Review: A Life with Footnotes, by Rob Wilkins


For more than 15 years, Rob Wilkins worked as the late Sir Terry Pratchett’s personal assistant. Outside of Pratchett’s immediate family, no one knew Sir Terry better. More than seven years after Pratchett’s death in 2015, Wilkins has finished the autobiography that Pratchett started and didn’t or couldn’t complete. The last hundred pages are wrenching,…

Two Approaches to Teaching Geology


WC has read two lay geology books recently, and the contrast in their approaches to the rocky science is itself instructive. Both are fine examples of cogent, readable explanation of geology, in this case the geology of the Great Basin. The first is Frank DeCourten’s The Great Basin Seafloor, which is a geologic history of…

Remembering Molly Ivins (1944-2007)


(This is a part of an eclectic, sometime series on writers and artists WC has known and doesn’t want forgotten. The first post in this series was on Steve Goodman. The second was on Sir Terry Pratchett. WC has also written about Laura Nyro, Bill Berry, Jo Ann Wold and Boudleaux and Felice Bryant. Here’s…

Revisiting Earthsea


Earthsea is the world invented by the late Ursula K. LeGuin. Across five decades, five novels and a volume of short stories and essays, she created one of the most memorable, self-consistent and vivid imaginary universes in literature. LeGuin, in her lifetime, earned eight Hugos, six Nebulas, and twenty-two Locus Awards, and in 2003 became the second woman…

WC’s Summer Reading List


For WC and, WC suspects, most of his readers, these are not happy times. Between the lunatics running the asylum, the baking hot consequences of climate change, Putin’s vanity war in Ukraine and the latest surge of the pandemic, it might just be time to escape into a good book. WC has some recommendations, none…

Remembering SFBC


Technically, the Science Fiction Book Club is still around, even if it’s a pitiful, feeble shell of what it was. But WC is getting ahead of his story. In 1976, in response to a mail solicitation (“Get Three Books for Free!”), WC joined the Science Fiction Book Club. It was owned by Doubleday then, but…

Welcome to Mordor!


Since Mordor was opened to tourism in February 2020 – the arrival of COVID-19 was likely but not certainly a coincidence – it’s become a popular destination for those folks wanting to escape from the pandemic and yet be reasonably safe from infection by the virus. Mordor, of course, is all about social distancing. WC…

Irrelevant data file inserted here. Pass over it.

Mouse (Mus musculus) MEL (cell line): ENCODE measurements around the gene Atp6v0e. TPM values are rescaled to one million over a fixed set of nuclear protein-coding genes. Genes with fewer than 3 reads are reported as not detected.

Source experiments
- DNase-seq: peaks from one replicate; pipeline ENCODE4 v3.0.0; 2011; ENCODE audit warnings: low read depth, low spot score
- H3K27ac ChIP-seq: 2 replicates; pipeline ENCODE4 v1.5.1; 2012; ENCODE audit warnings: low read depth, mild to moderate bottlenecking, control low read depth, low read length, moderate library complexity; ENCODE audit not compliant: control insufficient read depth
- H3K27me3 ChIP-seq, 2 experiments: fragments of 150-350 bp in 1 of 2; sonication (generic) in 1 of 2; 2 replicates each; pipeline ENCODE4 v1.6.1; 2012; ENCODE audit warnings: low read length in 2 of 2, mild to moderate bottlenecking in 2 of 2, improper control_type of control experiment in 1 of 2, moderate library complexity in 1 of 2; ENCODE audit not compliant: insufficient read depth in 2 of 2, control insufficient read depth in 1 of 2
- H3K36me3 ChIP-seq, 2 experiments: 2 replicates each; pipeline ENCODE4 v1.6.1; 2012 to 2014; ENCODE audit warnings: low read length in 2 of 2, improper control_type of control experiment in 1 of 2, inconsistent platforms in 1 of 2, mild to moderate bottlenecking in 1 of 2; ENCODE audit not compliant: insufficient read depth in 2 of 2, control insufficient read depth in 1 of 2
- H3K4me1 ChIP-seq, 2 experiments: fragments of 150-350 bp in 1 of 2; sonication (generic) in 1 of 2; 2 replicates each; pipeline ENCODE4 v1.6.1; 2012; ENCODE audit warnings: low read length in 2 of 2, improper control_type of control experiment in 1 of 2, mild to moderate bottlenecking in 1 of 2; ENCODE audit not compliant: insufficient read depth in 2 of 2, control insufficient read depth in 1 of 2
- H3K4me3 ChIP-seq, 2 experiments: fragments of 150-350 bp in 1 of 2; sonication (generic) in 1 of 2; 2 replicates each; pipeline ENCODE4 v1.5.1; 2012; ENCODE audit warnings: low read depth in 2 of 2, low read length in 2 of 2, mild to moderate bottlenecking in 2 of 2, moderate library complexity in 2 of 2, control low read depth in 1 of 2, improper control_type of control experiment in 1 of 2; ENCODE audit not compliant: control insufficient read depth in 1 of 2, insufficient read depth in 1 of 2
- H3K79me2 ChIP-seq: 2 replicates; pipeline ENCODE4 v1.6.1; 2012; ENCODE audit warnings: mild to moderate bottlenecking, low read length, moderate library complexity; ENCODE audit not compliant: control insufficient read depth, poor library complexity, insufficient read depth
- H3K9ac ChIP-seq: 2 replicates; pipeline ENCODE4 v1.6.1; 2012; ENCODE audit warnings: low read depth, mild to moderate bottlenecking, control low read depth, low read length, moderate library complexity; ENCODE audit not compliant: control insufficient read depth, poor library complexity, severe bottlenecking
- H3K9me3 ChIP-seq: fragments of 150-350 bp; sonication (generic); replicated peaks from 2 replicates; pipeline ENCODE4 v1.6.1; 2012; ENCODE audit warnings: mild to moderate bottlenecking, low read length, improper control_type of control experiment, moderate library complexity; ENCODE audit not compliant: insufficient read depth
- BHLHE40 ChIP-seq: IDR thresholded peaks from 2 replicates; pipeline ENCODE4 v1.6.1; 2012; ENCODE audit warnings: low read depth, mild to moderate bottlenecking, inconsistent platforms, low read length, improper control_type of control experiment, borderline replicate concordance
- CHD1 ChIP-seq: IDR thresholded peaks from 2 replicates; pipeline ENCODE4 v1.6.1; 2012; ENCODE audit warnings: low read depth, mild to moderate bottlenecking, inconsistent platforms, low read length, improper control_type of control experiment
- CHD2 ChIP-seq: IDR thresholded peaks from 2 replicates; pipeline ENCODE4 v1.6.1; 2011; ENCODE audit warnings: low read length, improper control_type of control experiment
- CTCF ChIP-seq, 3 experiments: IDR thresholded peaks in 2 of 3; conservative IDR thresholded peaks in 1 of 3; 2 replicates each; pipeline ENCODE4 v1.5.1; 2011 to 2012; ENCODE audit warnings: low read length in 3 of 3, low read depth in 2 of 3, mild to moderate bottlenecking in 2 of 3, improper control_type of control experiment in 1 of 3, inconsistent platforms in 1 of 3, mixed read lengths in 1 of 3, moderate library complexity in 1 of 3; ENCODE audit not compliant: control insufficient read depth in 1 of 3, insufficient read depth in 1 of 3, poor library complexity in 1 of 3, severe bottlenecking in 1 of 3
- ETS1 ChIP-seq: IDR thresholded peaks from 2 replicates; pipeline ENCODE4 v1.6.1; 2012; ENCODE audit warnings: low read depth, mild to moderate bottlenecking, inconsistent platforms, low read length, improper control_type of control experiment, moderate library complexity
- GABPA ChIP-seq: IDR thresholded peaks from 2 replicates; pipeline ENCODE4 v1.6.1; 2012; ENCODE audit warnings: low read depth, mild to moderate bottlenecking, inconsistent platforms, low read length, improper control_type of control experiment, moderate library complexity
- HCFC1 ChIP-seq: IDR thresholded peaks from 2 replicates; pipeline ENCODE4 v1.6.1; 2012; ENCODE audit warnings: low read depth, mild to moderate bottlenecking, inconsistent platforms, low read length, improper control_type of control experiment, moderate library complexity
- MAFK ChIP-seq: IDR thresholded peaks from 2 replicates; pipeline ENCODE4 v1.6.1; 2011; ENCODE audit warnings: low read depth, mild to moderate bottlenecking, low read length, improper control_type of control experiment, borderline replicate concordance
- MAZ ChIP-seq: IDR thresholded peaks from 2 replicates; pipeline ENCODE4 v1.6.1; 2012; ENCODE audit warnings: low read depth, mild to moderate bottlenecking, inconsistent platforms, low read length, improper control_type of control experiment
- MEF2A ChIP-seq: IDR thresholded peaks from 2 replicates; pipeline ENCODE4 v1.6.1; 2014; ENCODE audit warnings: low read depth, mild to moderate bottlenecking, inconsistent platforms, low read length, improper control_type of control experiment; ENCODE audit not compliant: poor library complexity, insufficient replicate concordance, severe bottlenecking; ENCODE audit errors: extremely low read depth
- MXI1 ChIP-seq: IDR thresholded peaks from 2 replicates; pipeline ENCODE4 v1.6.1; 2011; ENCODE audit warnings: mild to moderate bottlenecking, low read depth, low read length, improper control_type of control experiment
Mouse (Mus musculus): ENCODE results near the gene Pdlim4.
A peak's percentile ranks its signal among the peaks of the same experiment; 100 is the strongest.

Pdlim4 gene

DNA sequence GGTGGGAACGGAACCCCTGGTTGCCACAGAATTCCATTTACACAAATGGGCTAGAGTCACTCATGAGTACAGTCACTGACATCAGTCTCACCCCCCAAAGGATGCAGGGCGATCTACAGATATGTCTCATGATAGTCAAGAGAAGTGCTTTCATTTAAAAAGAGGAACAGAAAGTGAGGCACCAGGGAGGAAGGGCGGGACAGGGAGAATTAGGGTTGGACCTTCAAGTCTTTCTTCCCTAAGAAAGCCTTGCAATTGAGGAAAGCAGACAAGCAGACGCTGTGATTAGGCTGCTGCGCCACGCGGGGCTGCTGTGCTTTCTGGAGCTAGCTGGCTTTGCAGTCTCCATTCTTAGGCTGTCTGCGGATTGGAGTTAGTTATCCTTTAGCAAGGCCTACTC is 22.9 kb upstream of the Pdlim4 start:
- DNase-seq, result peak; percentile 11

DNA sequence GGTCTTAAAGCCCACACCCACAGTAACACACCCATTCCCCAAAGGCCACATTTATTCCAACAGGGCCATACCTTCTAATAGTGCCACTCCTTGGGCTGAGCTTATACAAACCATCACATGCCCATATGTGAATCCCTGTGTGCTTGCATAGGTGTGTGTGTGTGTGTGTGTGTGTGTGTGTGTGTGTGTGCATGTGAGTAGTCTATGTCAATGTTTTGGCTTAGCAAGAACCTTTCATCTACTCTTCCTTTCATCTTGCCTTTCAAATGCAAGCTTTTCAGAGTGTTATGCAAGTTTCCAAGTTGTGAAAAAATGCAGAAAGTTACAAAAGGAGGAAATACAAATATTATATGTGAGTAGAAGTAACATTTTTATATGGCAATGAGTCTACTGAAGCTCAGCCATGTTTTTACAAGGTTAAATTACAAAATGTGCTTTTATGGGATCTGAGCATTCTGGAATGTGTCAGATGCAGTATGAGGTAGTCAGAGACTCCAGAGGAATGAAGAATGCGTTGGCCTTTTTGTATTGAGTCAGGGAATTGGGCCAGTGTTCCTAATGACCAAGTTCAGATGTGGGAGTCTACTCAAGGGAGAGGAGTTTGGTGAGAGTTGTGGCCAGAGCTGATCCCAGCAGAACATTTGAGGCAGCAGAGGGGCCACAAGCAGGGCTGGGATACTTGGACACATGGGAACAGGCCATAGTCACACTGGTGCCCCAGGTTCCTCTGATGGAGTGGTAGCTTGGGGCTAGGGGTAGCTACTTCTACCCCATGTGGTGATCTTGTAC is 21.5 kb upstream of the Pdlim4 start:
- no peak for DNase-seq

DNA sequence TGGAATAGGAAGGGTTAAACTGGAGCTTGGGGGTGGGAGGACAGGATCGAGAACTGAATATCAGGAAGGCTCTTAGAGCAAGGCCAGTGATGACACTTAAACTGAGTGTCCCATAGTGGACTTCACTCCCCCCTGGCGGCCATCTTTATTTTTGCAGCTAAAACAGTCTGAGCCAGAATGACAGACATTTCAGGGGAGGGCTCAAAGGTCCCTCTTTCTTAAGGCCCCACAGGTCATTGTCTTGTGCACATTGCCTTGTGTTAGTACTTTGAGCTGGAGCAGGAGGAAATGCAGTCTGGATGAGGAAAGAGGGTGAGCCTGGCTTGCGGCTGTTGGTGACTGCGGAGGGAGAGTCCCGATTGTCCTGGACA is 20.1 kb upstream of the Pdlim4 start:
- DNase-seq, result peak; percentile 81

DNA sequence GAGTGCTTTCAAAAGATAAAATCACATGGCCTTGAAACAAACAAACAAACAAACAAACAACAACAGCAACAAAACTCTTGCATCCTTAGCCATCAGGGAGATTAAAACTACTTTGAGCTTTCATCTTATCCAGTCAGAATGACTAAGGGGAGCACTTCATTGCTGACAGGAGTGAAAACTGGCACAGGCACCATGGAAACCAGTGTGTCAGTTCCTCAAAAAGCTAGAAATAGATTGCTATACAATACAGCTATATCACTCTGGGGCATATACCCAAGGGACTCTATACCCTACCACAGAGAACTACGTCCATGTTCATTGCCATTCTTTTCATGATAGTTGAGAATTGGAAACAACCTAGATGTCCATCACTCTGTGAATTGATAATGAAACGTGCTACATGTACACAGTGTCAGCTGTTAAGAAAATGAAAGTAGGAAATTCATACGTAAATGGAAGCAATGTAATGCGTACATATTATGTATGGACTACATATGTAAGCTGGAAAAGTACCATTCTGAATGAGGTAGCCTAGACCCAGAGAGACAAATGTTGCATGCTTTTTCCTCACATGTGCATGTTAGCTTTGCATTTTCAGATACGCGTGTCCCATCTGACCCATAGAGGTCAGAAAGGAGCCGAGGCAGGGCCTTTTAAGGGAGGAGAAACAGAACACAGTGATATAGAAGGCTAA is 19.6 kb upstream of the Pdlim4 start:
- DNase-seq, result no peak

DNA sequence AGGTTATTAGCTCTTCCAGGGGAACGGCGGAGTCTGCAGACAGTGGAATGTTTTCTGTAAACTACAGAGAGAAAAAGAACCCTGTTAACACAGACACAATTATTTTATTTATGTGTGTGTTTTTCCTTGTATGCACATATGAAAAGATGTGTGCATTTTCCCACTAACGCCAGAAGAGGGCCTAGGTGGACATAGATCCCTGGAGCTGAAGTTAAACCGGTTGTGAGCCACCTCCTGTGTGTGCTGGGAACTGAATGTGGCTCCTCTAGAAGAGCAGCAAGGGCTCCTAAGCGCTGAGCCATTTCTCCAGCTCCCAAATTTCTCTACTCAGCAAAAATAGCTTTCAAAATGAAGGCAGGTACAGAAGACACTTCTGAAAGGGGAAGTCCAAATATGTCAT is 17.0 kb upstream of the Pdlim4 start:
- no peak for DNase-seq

Paths of the Dead, Book Three in the Paarfi Romances

This Guy Named Paarfi


Steven Brust is one of WC’s very favorite authors. He might be the best fantasy writer in the genre today; certainly among the most durable. His first novel, Jhereg, came out in 1983. About a third of Brust’s work is written in the style of Alexander Dumas. And the plots of those novels loosely follow some…

Brewer's Dictionary of Phrase and Fable

Dealing with Quarantine: Brewer’s Dictionary


The late Terry Pratchett wrote the Foreword to the 16th Edition of Brewer’s Dictionary of Phrase and Fable. He said, It was my introduction to mythology and ancient history and a lot more, too, because Brewer’s is a serendipitous (see page 1063) book. In other words, you might not find what you are looking for, but…

Yes, you are right -- I am a moralist in disguise; it gets me into heaps of trouble when I go thrashing around in political questions.

The 110th Anniversary of Mark Twain’s Death


Samuel Langhorne Clemens, a/k/a Mark Twain, had a huge influence on WC as a young man. In particular his later works, stuff like The Mysterious Stranger, “The Man Who Corrupted Hadleyburg,” Letters from Earth and A Pen Warmed Up in Hell have an obvious impact on WC’s writing even today. Twain’s critical essay on James Fenimore Cooper, “Cooper’s Literary…

John McPhee, 2018 (Uncredited photo from Columbia Journal)

Notes on John McPhee


John McPhee is, by a wide margin, WC’s favorite non-fiction writer. McPhee’s last book, The Patch, and his recent essay in the New Yorker are both collections of fragments, work he started and never finished, ideas he played with and could never turn into a compete work, ideas that he never got around to. The fragments are fascinating…

John McPhee, The Patch (2019)

Book Review: The Patch, John McPhee


John MacPhee is WC’s favorite non-fiction writer, as WC has likely said too often in this blog. He’s 88 years old now, with some 36 books published (all of them still in print). WC owns all of them. They overfill a shelf. The Patch, his latest, is something of an experiment. The first third, titled…

A Marilyn Fitschen illustration of Prospero from the Ace paperback edition

Book Review: The Face in the Frost (Updated)


The Face in the Frost, John Bellairs ISBN 158754105X (2000) Magic Mirrors, John Bellairs (Edited by Ann Broomhead and Timothy Szczesuil) NESFA Press, iSBN 978-1-886778-67-2 (12009) This is fantasy reduced to its purest form. From a laugh out loud first few pages you are plunged into nightmare and horror through to a purely satisfying ending. In…

Nome Sunset; Open Water in Norton Sound in Mid-March; photo © Laurent Dick 2019

Climate Change Gets Real


Laurent Dick, one of Alaska’s best nature photographers, is in Nome, Alaska for the end of the 2019 Iditarod Sled Dog Race. He captured this lovely sunset photo from the beach, not far from the arch marking the end of the Iditarod. What’s astonishing about the photo is that Norton Sound is open. Open water.…

Sea Otter, Valdez Arm, Alaska

Theodore Sturgeon (1918-1985) and “Like Young”


Theodore Sturgeon is nearly forgotten. A part of science fiction’s Golden Age, he was a prolific, very highly regarded author. He wrote a dozen or so novels, but mostly he wrote short stories, more than 200 of them. Today is the 60th anniversary of WC’s favorite Sturgeon short story, “Like Young.” It’s an unmatched parable…